A lot has changed since I last called this place my home. Over the past few years, I’ve grown and learned and explored and made a new place for myself in PDX. But I always cherish those opportunities to visit Colorado. I finished packing past midnight, occasionally looking out into the moonlit landscape. Remembering, and celebrating, those moments which led me here.
With Sarah’s family in Santa Barbara for the holiday, a quick flight and ocean escape made for a fun and sunny way to bring in the new year. Days full of coffee and wine, great food, enjoying films and the beach, enjoying books, and spending time with delightful people.
Portland has been home for two years, and in that time I’ve hardlywritten. So here’s a recap.
Moving to a new city is challenging. Part of it is overwhelming, the constant learning and discovery upon adventuring in a new place. Streets have silly names, I can turn at a stoplight with a red arrow (seriously, Oregon?). Another part is loneliness, not having those friends I’ve known for years. But over time, those feelings change, and the confusion is replaced with delight when encountering a new favorite coffee shop and building new friendships.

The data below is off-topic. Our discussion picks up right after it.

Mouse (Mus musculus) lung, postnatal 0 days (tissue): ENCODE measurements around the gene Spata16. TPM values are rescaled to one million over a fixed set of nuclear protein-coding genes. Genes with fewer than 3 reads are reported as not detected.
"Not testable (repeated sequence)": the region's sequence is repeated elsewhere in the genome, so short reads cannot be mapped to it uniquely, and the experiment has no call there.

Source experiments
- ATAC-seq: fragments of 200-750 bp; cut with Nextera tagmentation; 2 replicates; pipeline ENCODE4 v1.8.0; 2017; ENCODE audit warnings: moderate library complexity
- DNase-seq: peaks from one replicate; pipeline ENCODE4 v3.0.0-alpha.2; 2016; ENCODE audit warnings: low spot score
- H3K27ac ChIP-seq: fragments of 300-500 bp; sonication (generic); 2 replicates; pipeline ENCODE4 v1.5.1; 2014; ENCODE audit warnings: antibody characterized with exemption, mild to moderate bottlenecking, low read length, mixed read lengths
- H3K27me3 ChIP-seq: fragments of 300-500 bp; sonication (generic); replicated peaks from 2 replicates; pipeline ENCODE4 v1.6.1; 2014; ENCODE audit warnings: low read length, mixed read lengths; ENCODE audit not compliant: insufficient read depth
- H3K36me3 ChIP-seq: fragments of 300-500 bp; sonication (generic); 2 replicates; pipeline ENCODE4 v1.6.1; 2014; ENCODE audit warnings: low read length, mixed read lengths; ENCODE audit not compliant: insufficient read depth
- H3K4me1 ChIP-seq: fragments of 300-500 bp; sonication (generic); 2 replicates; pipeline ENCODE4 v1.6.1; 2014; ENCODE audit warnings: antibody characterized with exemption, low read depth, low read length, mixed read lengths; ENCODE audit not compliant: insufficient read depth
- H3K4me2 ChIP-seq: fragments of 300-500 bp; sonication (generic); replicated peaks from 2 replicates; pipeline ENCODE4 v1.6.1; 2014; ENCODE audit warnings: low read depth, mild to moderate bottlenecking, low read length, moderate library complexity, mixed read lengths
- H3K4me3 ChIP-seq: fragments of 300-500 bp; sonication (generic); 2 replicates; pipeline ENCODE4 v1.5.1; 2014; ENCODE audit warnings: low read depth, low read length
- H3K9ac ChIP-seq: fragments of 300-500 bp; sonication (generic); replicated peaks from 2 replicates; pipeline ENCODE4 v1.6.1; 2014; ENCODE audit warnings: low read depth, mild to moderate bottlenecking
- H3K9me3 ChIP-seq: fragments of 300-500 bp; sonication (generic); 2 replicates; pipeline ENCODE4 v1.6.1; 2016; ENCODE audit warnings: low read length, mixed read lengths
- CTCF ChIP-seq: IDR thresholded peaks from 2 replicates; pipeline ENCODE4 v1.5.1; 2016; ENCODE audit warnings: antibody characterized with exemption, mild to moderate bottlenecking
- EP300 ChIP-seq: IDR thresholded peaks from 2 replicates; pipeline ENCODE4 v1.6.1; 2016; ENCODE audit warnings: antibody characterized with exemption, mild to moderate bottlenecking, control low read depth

The Pacific coast is amazing for adventures. An hour west and you reach the Oregon coast, a perfect weekend getaway with friends. To the north, Seattle is a quick trip, with Vancouver only a bit farther. East of Portland lie the Gorge and Hood River, for hikes and quiet escapes. Some distance further, the town of Bend and its many breweries. And short flights south bring us to San Francisco and Los Angeles and Southern California, to visit family and find some sun in the rainy winter months.
This time last year, I had my Trek commuting bike stolen. It sucked. But it’s a good reminder that things are replaceable, and that good things take time. I have a new bike, perfect for these rainy winters. And I’m having even more fun riding around, exploring.
A year passes faster than expected. Full of surprises and new adventures, Portland has been a chance for new beginnings. And no, I have not written nearly enough. Plenty of challenges and surprises filled the past twelve months; I’m looking forward to what comes next.
Just like the “Oregon Trail” game, I followed the American Dream to move west and continue my adventures in Portland, Oregon.
Slowly, pieces are falling together. Plenty of coffee, good microbrews and exceptional food trucks (make time pass fast). And—without exception—lovely people. Already many days spent beside the window, rainy fog on the other side. A new place I’m only just beginning to explore.
Looking back at 2013 and everything which has come before, I am astonished and so incredibly excited for what comes next.